People have different motivations for doing their own thing. Some observe the way something works and think they can do it better. Others are dreamers who wonder why something doesn’t exist, and go away and make it happen. Both type of people tend to be creative, passionate, curious and can take a huge amount of pain and rejection.

Who’s the most exciting entrepreneur you’ve ever met?

Every entrepreneur I’ve met has something different, unique or interesting about them. It’s about understanding what they’re good at and why, and learning from it.

Anyone who tries to do their thing I’ve got a huge amount of respect for, because it’s really hard. Anyone who tells you it’s easy is not being honest. You need to stay positive and focused and never whinge, irrespective of how much money you have in the bank, or how let down you’ve been.

Do you have any examples of projects that didn’t work to begin with?

Look at Mobile Movies. Why was this not done before? Because the reliability and price of the technology has only just got to the right point. Luckily, we had been doing a lot of leg work around another initiative that we decided to dump. We had been trying to create an online portal for single mothers or low income women to get work over the internet. We had been let down by a developer and rather than let that distract us further we jumped on Mobile Movies because we felt we could get going and it would have greater immediate impact.

How much of being an entrepreneur is about achieving ‘self fame’ and being a brand in your own right?

Zero. You need to let the product or the service you invent to do the talking. If that works, and you’ve been part of it, people will give you credit.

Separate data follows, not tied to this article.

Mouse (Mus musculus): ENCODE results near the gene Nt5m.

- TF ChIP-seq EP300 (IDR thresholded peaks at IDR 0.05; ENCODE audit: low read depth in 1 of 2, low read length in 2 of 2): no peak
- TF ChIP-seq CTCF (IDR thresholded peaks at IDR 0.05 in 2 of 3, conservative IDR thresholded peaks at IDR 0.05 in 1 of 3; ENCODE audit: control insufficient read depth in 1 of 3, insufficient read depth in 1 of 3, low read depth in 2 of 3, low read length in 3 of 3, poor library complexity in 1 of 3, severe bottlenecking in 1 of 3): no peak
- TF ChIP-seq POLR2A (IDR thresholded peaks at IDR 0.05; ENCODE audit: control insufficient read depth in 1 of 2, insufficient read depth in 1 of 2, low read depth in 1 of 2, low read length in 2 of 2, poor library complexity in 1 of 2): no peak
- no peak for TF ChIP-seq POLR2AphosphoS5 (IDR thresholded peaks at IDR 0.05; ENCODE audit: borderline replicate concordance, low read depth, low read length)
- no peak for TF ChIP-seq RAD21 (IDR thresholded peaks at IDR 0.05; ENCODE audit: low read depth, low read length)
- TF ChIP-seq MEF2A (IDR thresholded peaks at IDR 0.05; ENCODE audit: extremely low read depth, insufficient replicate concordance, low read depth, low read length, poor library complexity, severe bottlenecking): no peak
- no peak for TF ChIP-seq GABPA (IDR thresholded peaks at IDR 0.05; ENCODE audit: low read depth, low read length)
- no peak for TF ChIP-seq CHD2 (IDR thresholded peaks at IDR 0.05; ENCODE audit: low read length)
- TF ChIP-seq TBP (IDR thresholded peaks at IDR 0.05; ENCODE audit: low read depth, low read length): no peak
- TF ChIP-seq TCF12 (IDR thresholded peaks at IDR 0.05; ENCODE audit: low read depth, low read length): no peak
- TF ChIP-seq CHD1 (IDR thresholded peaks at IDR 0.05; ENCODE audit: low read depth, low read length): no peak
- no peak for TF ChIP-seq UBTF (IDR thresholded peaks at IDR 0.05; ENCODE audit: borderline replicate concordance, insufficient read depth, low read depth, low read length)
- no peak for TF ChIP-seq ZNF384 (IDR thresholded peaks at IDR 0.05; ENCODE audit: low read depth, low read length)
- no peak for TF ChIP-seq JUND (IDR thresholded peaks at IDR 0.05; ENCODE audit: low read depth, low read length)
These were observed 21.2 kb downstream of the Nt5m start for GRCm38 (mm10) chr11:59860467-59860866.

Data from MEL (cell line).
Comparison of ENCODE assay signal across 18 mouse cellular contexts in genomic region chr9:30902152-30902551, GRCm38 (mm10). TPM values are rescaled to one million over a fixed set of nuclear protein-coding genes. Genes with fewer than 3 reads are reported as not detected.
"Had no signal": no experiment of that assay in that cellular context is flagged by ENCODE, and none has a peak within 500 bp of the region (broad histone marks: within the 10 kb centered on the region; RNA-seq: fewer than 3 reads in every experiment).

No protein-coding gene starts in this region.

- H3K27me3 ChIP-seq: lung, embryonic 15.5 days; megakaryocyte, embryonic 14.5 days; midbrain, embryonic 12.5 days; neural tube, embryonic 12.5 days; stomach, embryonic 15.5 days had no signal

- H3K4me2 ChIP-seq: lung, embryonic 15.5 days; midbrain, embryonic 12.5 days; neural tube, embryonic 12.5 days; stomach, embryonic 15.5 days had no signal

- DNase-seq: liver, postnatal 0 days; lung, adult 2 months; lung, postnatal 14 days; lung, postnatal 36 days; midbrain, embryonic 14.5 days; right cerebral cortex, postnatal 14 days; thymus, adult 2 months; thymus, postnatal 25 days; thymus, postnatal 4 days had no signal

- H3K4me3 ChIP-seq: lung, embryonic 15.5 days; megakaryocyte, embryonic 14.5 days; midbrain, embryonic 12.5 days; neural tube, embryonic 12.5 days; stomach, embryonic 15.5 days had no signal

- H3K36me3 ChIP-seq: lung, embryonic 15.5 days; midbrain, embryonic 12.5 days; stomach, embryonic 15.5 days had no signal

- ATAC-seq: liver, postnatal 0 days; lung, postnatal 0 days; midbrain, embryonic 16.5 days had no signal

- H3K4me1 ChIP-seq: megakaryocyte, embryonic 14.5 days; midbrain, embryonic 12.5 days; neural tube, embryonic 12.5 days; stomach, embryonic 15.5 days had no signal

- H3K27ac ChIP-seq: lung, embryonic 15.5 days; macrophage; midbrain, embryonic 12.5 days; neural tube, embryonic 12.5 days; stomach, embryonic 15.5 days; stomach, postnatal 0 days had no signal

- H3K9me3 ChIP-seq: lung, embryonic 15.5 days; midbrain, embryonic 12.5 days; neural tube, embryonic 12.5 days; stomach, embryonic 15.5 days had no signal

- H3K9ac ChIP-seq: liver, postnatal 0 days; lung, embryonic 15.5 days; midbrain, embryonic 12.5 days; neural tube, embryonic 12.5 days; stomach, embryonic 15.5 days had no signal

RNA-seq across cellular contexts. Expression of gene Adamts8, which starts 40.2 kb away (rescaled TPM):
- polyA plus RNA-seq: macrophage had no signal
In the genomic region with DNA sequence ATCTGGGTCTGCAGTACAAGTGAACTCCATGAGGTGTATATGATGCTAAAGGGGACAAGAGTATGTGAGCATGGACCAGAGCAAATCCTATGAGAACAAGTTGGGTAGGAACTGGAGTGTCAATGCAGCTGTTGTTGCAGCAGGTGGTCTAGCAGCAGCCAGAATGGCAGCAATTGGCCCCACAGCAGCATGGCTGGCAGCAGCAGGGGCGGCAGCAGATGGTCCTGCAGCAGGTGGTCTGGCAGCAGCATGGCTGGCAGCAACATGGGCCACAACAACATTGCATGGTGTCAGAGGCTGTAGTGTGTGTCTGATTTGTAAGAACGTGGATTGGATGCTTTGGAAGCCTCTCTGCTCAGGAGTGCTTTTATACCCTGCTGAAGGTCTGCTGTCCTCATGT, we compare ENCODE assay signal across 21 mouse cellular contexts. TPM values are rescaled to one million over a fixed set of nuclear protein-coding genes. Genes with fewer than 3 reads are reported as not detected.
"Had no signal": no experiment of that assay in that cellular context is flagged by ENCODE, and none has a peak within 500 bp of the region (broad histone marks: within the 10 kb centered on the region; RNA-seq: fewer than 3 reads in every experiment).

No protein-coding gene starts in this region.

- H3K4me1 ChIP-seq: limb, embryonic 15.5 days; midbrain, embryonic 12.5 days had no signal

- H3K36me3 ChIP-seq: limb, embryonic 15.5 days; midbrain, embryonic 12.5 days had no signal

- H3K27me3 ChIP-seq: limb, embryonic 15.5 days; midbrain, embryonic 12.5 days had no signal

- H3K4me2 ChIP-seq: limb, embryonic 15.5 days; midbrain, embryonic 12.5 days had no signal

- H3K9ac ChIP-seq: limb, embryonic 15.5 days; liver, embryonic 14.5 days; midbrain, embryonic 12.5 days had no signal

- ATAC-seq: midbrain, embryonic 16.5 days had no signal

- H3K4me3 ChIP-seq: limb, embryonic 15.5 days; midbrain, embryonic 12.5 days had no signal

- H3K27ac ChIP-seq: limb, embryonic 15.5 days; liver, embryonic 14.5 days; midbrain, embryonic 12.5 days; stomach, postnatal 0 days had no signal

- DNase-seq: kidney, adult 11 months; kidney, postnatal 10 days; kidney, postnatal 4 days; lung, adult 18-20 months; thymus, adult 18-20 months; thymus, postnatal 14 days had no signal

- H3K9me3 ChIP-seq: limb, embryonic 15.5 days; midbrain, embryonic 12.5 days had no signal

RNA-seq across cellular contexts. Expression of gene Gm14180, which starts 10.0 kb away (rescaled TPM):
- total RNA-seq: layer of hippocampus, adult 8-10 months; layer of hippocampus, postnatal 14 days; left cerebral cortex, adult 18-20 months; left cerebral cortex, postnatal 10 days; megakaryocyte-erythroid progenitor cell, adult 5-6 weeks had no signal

If you put yourself out there saying you’re brilliant, you’ll always make a mistake and people will shoot you down – and rightly so. Look at Tiger Woods making out he’s the perfect familyman. Or Lance Armstrong saying he doesn’t take performance enhancing drugs.

It was other people who made Steve Jobs an icon. He didn’t want all that admiration. He wanted Apple to be admired.

Some say that Richard Branson is the Virgin brand. But Virgin has always been very focused on being the consumer champion, and he’s the spokesperson.

What do you make of the PR stunt Branson did recently with AirAsia boss Tony Fernandes when he dressed up as a female air steward?

I’m sure he would have preferred not to have done it. But that wasn’t about brand Branson. It was just a bit of fun.

Do you get bored easily? Are you forever thinking about the next big thing?

No. I don’t get bored. I am doing my hobby day in, day out. As long as I’m doing this or playing squash [Arnold has played the sport since he was seven, is training for the World Masters, and spoke at WPP’s Stream event about why squash should be an Olympic sport] or having a few beers, I’m happy.

Do I do a lot of things at same time? Yes. I blame that on my advertising and marketing background – being conditioned to run parallel projects at the same time. That’s a criticism we get at Newton Circus. There are a lot of things going on, and we’re not 100% focused on one thing at one time.

It’s said that entrepreneurs are so focused on what’s next that they’re forever changing their minds and are difficult to work with. What’s your view on this?

I’d like to delude myself into thinking that I’m fantastic to work with, I’m always listening and understanding, I’m incredibly supportive and never flip flop – but you’d have to ask my colleagues what I’m really like.

In the early days of Profero I wasn’t that bad. But in the later days, I got more difficult to work with, as I got more frustrated and my expectations changed. I would hope that I’m a lot better now.